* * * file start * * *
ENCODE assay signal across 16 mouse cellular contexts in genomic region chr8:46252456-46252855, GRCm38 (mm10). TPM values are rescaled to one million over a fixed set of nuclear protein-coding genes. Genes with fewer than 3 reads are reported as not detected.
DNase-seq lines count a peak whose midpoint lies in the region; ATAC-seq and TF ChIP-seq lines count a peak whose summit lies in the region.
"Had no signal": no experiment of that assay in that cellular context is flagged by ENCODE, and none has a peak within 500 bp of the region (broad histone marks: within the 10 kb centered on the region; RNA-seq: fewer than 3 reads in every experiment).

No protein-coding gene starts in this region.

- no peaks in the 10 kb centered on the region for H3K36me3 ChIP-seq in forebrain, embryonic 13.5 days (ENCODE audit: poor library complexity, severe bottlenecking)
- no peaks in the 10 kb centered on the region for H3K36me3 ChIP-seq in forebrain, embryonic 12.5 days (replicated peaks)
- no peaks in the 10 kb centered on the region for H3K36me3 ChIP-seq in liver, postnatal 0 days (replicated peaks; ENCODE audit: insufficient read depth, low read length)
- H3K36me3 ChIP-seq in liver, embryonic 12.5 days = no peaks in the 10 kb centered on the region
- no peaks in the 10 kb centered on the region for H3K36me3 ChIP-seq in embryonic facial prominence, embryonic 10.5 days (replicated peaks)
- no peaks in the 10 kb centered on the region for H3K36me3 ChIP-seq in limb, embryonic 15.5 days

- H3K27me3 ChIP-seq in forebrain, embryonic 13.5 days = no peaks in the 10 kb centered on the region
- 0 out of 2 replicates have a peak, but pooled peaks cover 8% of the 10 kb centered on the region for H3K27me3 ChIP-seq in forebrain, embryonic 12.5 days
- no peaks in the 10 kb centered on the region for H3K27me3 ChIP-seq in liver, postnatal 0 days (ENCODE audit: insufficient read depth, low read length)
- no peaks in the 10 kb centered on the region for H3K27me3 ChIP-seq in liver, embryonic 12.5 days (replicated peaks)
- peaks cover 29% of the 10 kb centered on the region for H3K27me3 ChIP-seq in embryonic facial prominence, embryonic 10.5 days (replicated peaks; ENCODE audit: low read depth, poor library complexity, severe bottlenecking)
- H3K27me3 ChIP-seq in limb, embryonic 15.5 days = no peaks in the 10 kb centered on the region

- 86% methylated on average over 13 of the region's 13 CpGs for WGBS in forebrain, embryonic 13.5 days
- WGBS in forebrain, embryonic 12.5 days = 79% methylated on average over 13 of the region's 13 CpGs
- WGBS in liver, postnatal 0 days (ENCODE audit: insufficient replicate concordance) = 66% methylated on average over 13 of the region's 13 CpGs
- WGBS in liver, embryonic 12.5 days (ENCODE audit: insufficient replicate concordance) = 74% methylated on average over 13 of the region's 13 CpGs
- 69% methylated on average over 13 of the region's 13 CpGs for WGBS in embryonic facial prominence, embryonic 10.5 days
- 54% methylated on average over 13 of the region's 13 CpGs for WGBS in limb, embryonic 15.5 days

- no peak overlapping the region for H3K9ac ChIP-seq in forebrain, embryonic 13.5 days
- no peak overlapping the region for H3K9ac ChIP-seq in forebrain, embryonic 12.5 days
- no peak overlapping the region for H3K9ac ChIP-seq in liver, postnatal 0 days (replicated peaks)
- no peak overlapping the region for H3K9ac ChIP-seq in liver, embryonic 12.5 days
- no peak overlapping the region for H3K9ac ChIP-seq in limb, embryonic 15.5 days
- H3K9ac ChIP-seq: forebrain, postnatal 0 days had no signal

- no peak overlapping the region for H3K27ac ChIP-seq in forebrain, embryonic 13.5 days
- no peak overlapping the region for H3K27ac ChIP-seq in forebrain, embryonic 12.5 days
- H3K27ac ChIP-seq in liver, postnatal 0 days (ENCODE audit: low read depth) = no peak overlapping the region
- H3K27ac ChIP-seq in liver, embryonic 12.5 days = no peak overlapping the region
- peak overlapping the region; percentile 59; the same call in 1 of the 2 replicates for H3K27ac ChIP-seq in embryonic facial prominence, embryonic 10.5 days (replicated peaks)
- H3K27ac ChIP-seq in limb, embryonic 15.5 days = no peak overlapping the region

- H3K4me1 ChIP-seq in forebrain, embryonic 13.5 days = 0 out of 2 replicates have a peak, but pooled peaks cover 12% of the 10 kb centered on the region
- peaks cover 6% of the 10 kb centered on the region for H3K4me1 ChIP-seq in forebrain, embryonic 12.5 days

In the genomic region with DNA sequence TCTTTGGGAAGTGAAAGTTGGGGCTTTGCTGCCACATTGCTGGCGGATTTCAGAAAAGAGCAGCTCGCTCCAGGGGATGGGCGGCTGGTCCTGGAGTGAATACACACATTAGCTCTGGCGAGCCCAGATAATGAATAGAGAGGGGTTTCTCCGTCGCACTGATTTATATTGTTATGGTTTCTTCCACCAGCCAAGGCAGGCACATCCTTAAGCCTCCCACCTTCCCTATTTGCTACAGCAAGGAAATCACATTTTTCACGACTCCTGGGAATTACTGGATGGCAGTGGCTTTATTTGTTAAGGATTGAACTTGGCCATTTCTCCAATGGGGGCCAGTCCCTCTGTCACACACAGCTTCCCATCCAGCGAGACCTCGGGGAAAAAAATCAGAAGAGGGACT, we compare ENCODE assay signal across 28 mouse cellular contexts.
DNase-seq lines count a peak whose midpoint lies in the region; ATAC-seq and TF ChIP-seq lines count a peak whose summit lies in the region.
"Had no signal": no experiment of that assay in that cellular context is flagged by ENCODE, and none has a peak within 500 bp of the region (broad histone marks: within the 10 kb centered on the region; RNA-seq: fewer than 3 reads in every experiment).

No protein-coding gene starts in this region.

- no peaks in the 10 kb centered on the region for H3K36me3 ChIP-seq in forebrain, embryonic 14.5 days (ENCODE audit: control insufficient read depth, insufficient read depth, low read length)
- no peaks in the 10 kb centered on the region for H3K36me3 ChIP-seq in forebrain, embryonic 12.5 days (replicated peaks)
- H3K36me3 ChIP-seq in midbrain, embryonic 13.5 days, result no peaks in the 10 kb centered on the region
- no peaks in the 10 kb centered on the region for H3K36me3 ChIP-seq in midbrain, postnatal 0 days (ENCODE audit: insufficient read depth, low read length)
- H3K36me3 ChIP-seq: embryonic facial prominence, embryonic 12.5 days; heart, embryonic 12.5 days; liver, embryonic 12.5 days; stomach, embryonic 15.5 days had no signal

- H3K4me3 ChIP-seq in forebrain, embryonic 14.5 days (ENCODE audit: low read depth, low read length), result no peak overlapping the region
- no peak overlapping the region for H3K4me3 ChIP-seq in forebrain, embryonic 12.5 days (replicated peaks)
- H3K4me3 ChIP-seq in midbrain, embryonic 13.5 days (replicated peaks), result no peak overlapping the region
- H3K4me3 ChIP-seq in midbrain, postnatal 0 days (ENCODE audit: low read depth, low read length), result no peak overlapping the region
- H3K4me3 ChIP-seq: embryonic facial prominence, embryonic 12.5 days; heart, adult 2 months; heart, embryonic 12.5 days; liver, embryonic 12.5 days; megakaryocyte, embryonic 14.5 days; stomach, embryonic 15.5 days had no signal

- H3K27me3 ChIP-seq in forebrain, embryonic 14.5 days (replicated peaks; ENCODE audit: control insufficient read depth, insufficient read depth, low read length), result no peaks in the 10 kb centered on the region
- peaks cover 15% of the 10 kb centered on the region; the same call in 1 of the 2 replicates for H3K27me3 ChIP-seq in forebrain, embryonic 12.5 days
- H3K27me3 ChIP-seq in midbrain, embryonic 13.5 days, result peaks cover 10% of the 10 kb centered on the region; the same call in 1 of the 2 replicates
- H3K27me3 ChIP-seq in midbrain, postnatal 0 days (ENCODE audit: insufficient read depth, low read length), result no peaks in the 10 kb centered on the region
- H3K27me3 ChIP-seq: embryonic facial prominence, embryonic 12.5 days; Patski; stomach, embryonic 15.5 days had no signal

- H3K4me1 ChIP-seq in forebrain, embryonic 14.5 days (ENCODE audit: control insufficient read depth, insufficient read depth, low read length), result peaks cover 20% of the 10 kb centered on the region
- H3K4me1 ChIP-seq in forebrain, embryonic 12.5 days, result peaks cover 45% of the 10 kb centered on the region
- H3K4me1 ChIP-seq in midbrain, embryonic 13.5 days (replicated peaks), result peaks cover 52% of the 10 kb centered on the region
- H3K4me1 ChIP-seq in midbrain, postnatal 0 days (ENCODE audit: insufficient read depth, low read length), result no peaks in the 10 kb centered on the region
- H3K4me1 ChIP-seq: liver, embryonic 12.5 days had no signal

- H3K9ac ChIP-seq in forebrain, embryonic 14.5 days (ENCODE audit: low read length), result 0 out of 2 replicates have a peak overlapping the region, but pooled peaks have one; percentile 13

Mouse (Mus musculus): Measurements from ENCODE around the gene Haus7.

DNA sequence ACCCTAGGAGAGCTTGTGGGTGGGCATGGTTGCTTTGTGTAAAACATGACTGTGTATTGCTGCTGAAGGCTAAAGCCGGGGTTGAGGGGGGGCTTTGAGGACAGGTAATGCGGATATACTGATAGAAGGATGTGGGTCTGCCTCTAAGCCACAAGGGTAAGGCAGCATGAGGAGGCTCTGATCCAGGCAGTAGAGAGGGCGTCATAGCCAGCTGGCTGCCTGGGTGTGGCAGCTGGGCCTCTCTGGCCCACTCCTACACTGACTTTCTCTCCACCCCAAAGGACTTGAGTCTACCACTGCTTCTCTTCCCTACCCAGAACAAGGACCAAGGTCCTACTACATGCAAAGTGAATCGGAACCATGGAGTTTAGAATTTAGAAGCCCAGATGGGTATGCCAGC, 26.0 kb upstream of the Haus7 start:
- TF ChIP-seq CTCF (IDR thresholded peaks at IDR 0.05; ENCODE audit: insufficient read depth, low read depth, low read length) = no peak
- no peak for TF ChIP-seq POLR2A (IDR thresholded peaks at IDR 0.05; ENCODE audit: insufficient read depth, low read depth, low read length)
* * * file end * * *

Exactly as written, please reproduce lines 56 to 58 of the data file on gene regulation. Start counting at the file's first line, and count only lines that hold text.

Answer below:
- H3K4me1 ChIP-seq in forebrain, embryonic 14.5 days (ENCODE audit: control insufficient read depth, insufficient read depth, low read length), result peaks cover 20% of the 10 kb centered on the region
- H3K4me1 ChIP-seq in forebrain, embryonic 12.5 days, result peaks cover 45% of the 10 kb centered on the region
- H3K4me1 ChIP-seq in midbrain, embryonic 13.5 days (replicated peaks), result peaks cover 52% of the 10 kb centered on the region